Apple (NASDAQ: AAPL) slashed its outlook for the December quarter last night, dragging down broad swaths of the market and many of its suppliers in particular. The news comes as the market has already been grappling with skyrocketing volatility, and Apple's announcement only exacerbates fears of a potential recession on the horizon. Many suppliers have been issuing their own warnings over the past couple of months. For example, Lumentum, which provides 3D-sensing components, cut its guidance in November -- just two weeks after providing its initial forecast.
Among the most battered Apple suppliers today are:
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- Universal Display (NASDAQ: OLED), down 13%.
- STMicroelectronics (NYSE: STM), down 12%.
- Skyworks Solutions (NASDAQ: SWKS), down 11%.
Universal Display's prospects get dimmer
Apple's adoption of OLED was a long time coming, and 2017's iPhone X was the first Apple handset to feature an OLED display. The iPhone maker expanded that to two models in 2018, with both the iPhone XS and larger iPhone XS Max utilizing OLED technology, while the more affordable iPhone XR still uses a traditional LCD display. "Also notable was Apple moving from one model with an OLED display last year to two models with OLED screens this year," Universal Display CEO Steve Abramson said on the third-quarter earnings call.
As the central supplier of OLED intellectual property as well as materials that go into OLED displays, investors had high hopes for Universal Display following increased uptake at Apple. Unfortunately, both third-quarter earnings as well as guidance for the fourth quarter disappointed investors. The upside related to smartphones simply didn't materialize to the degree that management had hoped. CFO Sidney Rosenblatt conceded, "We did see a pickup in the smartphone market driven by a number of new OLED mobile launches, but the magnitude of a pickup to our material sales was not to the degree that we had earlier anticipated."
More specifically, there's a good chance that Apple's most expensive models -- which are the ones that have OLED displays -- are the iPhones that are underperforming. That's bad news for Universal Display.
STMicro thought things would get better
STMicroelectronics has been a prominent Apple supplier for many years and enjoys several design wins in the latest flagship devices. Apple's adoption of OLED also gave STMicro another spot to occupy: the OLED power management chip. The European chipmaker also provides other components, like microcontrollers related to eSim capabilities, as well as sensors related to Apple's TrueDepth camera system.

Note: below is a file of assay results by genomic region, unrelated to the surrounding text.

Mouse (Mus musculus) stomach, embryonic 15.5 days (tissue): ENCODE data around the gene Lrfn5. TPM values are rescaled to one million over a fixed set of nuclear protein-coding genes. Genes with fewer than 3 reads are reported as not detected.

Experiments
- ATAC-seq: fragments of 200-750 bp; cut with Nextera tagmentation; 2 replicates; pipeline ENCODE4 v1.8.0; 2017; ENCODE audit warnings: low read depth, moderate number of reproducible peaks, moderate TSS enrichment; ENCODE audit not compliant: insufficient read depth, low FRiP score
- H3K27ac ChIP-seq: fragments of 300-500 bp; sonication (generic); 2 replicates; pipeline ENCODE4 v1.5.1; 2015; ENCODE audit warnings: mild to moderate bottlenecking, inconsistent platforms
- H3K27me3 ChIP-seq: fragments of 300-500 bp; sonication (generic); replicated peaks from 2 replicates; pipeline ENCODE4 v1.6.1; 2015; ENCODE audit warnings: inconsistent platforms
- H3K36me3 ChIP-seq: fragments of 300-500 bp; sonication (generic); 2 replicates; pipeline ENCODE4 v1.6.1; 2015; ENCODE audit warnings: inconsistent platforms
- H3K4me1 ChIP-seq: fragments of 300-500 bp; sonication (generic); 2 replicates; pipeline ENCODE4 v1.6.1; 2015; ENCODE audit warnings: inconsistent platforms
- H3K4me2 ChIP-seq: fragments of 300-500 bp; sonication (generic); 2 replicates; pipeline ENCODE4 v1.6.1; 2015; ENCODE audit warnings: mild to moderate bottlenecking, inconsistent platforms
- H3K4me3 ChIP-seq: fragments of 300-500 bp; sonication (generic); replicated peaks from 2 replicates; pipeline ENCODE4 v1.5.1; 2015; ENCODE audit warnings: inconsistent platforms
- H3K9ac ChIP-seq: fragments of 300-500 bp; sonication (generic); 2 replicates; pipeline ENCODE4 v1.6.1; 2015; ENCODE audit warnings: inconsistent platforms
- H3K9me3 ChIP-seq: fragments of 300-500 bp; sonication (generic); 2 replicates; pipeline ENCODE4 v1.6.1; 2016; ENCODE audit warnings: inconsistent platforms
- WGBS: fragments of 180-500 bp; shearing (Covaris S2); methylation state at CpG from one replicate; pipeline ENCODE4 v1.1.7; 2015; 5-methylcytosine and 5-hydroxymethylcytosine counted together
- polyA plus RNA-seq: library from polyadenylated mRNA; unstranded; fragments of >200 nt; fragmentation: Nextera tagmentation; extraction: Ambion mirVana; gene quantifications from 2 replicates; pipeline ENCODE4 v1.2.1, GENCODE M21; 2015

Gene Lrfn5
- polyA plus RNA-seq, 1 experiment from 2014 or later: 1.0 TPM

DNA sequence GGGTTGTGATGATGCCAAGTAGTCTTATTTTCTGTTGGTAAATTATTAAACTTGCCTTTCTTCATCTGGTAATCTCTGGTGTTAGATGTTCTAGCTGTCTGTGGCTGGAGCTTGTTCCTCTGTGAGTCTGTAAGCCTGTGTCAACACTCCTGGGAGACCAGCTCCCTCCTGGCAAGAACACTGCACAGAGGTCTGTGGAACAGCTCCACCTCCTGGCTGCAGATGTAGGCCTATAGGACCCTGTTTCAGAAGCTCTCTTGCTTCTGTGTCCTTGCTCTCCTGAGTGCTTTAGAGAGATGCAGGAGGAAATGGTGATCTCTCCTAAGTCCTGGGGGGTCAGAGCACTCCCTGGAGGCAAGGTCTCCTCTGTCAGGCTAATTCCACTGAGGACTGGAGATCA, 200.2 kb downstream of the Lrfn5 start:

The company warned earlier last year that the slowing global smartphone market could weigh on the business, but STMicro expected things to pick up in the second half of 2018. "Despite the weak demand we are experiencing for smartphones in the first half of 2018, we anticipate second quarter and first half revenues to grow year-over-year about 17.5% and 19.8%, respectively, at the mid-point of our guidance range," CEO Carlo Bozotti said in a statement last April.
Bozotti then added, "For the second half of the year, we see healthy demand, with a strong backlog across all our product groups, end markets, including smartphones, and regions."
Apple accounts for an estimated 10% of STMicro's revenue.
Nearly half of Skyworks' revenue comes from Apple
Skyworks was already having a tough year, well before the broader market started tanking in October. Skyworks provides things like power amplification models, RF switches, and GPS amplifiers in the iPhone XS, and has supplied similar components in previous-generation models. The company has been trying to diversify its business into areas like the Industrial Internet of Things (IIoT), autonomous vehicles, streaming, and virtual reality, but it still relies heavily on smartphones for the bulk of sales.
"Skyworks' continued strength in broad markets coupled with the launch of a diverse set of high performance mobile solutions is offsetting unit declines in premium smartphones and overall China softness," CFO Kris Sennesael said in a statement in November.
However, Apple represented nearly half of revenue in fiscal 2018, up from previous fiscal years, evidence that even as Skyworks makes progress diversifying, it is still heavily reliant on the Cupertino tech giant.
Of these three suppliers, Skyworks has by far the greatest exposure to Apple.
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Evan Niu, CFA owns shares of Apple and Universal Display. The Motley Fool owns shares of and recommends Apple, Skyworks Solutions, and Universal Display. The Motley Fool has the following options: long January 2020 $150 calls on Apple and short January 2020 $155 calls on Apple. The Motley Fool has a disclosure policy.